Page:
Academic journal article Australian Journal of Language and Literacy

Powerful and Playful Literacy Learning with Digital Technologies

Academic journal article Australian Journal of Language and Literacy

Powerful and Playful Literacy Learning with Digital Technologies

Article excerpt

The theme of the 2014 ALEA/AATE conference--aNTicipating new territories--is appropriate as we contemplate the changes to childhood activities as we know them, and consider the potential technology brings to children's play and language and literacy development. In doing so, we are challenged to think about building strong minds, places and futures--this is imperative as we consider the enormous contribution technology has made to what it means to be literate and the ways in which children engage with their surroundings through play.

Vygotsky wrote, 'The child moves forward essentially through play activity', further stating, 'In play the child is always behaving beyond his age, above his usual everyday behaviour; in play he is, as it were, a head above himself' (Vygotsky, 1978, p. 74).

Play is time-honoured in early childhood education. Indeed, discussion of play and its advantages features heavily in texts focused on the early years of a child's life. While there is no one definition for play, play is acknowledged as a major developmental influence for children with the understanding that play may advance children's cognitive and socio-emotional development (Verenikina, Herrington, Peterson & Mantei, 2010) and language and literacy development (Edwards, 2013; Heath, 1983). The benefits of play are acknowledged through the positioning of play as a 'right of the child' (article 3 in the United Nations Conventions of the Rights of the Child, UNICEF, 2009).

Play has been characterised as a spontaneous, self-initiated and self-regulated activity for young children, which is relatively risk free and not necessarily goal-oriented (Verenikina & Kervin, 2011; Verenikina, Harris & Lysaght, 2003). Play is intrinsically motivated as children demonstrate an internal desire and interest to engage in play. Children actively seek opportunities for play, as they create their play scenarios and take control, making play 'the very serious business of childhood' (Grieshaber, 2008, p. 30). As children play, they take control of their actions, which are meaningful in the context of their play.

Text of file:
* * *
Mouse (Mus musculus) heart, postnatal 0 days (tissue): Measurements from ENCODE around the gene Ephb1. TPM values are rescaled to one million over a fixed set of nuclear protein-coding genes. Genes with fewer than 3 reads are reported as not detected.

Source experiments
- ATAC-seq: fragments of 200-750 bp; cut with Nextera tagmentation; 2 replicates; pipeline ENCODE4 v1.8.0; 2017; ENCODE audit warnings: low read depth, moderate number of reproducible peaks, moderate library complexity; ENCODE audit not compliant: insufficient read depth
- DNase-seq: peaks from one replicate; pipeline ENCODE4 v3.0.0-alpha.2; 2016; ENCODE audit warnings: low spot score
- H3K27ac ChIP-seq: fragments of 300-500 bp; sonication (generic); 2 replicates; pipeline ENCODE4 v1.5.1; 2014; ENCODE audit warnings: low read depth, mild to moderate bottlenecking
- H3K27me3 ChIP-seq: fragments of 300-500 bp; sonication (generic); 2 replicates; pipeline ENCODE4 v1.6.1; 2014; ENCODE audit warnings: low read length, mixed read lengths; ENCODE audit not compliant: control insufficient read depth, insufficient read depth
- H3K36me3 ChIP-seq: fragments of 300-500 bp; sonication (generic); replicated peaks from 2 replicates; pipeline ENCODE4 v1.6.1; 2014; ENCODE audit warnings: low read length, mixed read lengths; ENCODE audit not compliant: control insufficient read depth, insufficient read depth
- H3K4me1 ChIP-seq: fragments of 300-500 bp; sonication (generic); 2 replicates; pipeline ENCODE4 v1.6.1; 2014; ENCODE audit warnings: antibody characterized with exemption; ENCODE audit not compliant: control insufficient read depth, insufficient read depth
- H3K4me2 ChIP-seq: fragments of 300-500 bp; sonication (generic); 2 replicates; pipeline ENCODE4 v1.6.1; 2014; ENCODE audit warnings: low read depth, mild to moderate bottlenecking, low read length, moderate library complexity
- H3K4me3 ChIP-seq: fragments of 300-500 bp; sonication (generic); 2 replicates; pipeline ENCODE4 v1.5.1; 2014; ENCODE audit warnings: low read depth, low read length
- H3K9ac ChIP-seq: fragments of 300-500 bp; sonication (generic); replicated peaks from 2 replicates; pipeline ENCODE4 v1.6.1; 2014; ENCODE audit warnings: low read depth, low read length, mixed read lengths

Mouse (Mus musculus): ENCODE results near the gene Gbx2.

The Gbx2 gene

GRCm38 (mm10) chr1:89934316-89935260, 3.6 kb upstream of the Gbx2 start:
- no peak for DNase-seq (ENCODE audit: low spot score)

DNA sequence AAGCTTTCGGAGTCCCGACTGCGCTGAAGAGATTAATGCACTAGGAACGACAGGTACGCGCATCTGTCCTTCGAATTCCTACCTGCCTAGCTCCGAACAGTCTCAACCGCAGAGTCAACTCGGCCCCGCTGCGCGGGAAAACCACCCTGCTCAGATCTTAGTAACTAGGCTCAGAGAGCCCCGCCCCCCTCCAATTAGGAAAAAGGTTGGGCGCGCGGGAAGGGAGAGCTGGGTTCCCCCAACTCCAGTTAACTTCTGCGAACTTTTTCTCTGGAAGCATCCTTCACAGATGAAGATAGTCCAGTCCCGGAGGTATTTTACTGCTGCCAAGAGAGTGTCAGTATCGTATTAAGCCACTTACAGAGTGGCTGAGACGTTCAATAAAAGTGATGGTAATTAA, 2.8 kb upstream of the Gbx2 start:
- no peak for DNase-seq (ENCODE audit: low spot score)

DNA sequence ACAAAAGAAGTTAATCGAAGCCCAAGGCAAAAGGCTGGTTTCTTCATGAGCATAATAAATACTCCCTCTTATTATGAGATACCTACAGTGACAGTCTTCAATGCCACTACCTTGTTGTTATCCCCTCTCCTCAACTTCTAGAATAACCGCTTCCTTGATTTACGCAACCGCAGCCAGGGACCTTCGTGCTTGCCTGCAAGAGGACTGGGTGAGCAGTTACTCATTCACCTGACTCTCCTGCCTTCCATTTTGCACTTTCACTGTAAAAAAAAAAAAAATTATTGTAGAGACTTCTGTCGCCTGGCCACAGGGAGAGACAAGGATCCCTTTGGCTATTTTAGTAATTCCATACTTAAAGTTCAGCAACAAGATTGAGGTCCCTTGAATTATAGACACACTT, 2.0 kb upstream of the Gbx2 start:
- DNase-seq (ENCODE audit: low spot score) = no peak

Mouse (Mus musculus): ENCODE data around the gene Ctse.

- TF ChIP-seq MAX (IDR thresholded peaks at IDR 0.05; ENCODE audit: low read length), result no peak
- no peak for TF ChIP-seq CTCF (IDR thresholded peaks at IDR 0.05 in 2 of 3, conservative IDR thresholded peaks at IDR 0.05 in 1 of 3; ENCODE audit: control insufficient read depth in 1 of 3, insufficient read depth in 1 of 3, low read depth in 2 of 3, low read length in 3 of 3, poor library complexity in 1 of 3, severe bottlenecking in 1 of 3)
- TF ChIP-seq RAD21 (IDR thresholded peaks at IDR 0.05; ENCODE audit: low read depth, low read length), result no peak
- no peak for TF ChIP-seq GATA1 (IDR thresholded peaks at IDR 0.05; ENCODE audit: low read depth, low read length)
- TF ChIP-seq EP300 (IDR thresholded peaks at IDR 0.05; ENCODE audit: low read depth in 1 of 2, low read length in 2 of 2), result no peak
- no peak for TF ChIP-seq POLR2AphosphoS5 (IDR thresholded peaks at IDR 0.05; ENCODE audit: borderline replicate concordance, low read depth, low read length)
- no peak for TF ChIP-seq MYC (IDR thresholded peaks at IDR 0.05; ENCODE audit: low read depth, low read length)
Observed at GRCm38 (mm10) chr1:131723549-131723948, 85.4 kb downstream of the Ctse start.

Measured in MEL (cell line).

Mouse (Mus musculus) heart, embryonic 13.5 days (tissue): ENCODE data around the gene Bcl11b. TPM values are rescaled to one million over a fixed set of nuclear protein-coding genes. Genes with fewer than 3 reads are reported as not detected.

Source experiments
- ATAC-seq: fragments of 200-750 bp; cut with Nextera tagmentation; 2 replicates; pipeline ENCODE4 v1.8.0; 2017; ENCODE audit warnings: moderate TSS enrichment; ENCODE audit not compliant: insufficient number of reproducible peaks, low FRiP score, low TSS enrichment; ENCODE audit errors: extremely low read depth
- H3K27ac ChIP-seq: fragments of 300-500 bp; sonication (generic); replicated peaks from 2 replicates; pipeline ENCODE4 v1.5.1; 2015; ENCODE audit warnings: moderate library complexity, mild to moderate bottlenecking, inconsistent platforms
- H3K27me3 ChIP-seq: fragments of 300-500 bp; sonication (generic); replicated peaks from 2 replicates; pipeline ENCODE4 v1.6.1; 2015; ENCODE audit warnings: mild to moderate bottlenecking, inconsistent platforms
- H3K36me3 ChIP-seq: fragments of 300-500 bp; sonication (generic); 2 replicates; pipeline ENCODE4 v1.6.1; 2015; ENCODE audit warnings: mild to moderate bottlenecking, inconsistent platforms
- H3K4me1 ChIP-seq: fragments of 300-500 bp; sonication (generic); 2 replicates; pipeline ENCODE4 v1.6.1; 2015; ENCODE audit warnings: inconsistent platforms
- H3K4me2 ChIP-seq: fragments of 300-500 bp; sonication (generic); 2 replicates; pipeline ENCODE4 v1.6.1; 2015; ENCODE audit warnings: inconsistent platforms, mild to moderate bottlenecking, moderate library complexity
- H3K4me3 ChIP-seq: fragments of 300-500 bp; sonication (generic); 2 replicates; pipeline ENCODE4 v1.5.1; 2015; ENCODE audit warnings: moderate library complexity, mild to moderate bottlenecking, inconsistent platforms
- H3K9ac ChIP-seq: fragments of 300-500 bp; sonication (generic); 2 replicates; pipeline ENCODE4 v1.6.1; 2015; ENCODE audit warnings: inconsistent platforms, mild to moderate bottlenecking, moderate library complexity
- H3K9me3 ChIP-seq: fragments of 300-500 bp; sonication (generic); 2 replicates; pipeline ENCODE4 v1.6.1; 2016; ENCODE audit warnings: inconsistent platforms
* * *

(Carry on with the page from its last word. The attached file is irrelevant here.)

There is need to examine what actually transpires for young children in play contexts. While play is acknowledged as 'a leading context for the child's acquisition of communication and collaborative skills' (Siraj-Blatchford, 2009, p. 80), it is this notion of the context for play that provides an avenue to explore the ways that young children engage with language and literacy for a range of purposes. There are potential links between the opportunity to engage with play contexts and the development of other cognitive or social skills (Edwards, 2013; Lillard, Lerner, Hopkins, Dore, Smith and Palmquist, 2013) begging the question, 'What aspects of play might promote language and literacy development?' Play contains many of the ingredients necessary for optimal language development (even though there may be no single element of play that does the majority of the work).

Play fosters language and literacy skills. Language is the currency of social interaction and school achievement. Marsh and Hallett (2008) remind us of the importance of play for the development of language and literacy through 'the opportunities presented for creative use and practice; social interactions for real purposes; and, identifying and solving problems in the lives of young children' (p. 15). Imaginative play encourages language development as children negotiate roles, set up structures, and interact in their respective roles (Garvey, 1990). Adults support language development by engaging with, and commenting on, children's play to provide a language-rich environment that naturally reinforces concepts and builds on the play context. It is these play contexts that provide opportunities for children to practice using language but to also learn language from each other.

Vygotsky (1978) asserted that children learn through socially meaningful interactions and that language is both social and an important facilitator of learning. …

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